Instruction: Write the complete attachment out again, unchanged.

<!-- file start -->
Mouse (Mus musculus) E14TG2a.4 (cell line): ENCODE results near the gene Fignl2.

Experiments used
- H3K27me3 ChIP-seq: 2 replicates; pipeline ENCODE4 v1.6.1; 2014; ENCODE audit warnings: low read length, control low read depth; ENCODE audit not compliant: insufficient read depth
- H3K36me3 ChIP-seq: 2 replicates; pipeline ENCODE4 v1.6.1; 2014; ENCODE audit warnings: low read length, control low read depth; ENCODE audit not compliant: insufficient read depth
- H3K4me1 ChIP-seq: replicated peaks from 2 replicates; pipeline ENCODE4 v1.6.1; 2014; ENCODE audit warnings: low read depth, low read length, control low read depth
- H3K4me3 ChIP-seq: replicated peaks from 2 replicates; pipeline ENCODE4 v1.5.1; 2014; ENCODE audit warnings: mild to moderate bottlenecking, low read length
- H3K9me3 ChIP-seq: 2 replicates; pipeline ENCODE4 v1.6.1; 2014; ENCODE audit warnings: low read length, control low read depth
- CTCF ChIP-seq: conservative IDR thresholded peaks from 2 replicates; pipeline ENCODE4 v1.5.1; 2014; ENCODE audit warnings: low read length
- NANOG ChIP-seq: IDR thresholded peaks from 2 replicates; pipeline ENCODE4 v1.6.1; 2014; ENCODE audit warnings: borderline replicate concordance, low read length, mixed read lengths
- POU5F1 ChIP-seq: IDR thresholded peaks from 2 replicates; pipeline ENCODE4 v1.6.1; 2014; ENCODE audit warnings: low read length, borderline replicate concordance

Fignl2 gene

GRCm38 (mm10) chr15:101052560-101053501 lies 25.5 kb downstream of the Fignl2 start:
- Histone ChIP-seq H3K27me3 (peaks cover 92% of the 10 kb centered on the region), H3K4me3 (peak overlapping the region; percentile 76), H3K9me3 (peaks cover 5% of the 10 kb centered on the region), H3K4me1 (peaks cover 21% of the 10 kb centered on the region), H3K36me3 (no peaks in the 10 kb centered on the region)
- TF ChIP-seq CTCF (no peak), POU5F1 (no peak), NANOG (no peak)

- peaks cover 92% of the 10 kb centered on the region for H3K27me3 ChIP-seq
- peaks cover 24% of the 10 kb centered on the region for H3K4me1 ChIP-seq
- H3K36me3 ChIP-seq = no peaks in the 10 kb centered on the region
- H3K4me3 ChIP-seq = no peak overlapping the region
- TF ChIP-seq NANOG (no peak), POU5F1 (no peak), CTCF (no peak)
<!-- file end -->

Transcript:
Mouse (Mus musculus) E14TG2a.4 (cell line): ENCODE results near the gene Fignl2.

Experiments used
- H3K27me3 ChIP-seq: 2 replicates; pipeline ENCODE4 v1.6.1; 2014; ENCODE audit warnings: low read length, control low read depth; ENCODE audit not compliant: insufficient read depth
- H3K36me3 ChIP-seq: 2 replicates; pipeline ENCODE4 v1.6.1; 2014; ENCODE audit warnings: low read length, control low read depth; ENCODE audit not compliant: insufficient read depth
- H3K4me1 ChIP-seq: replicated peaks from 2 replicates; pipeline ENCODE4 v1.6.1; 2014; ENCODE audit warnings: low read depth, low read length, control low read depth
- H3K4me3 ChIP-seq: replicated peaks from 2 replicates; pipeline ENCODE4 v1.5.1; 2014; ENCODE audit warnings: mild to moderate bottlenecking, low read length
- H3K9me3 ChIP-seq: 2 replicates; pipeline ENCODE4 v1.6.1; 2014; ENCODE audit warnings: low read length, control low read depth
- CTCF ChIP-seq: conservative IDR thresholded peaks from 2 replicates; pipeline ENCODE4 v1.5.1; 2014; ENCODE audit warnings: low read length
- NANOG ChIP-seq: IDR thresholded peaks from 2 replicates; pipeline ENCODE4 v1.6.1; 2014; ENCODE audit warnings: borderline replicate concordance, low read length, mixed read lengths
- POU5F1 ChIP-seq: IDR thresholded peaks from 2 replicates; pipeline ENCODE4 v1.6.1; 2014; ENCODE audit warnings: low read length, borderline replicate concordance

Fignl2 gene

GRCm38 (mm10) chr15:101052560-101053501 lies 25.5 kb downstream of the Fignl2 start:
- Histone ChIP-seq H3K27me3 (peaks cover 92% of the 10 kb centered on the region), H3K4me3 (peak overlapping the region; percentile 76), H3K9me3 (peaks cover 5% of the 10 kb centered on the region), H3K4me1 (peaks cover 21% of the 10 kb centered on the region), H3K36me3 (no peaks in the 10 kb centered on the region)
- TF ChIP-seq CTCF (no peak), POU5F1 (no peak), NANOG (no peak)

- peaks cover 92% of the 10 kb centered on the region for H3K27me3 ChIP-seq
- peaks cover 24% of the 10 kb centered on the region for H3K4me1 ChIP-seq
- H3K36me3 ChIP-seq = no peaks in the 10 kb centered on the region
- H3K4me3 ChIP-seq = no peak overlapping the region
- TF ChIP-seq NANOG (no peak), POU5F1 (no peak), CTCF (no peak)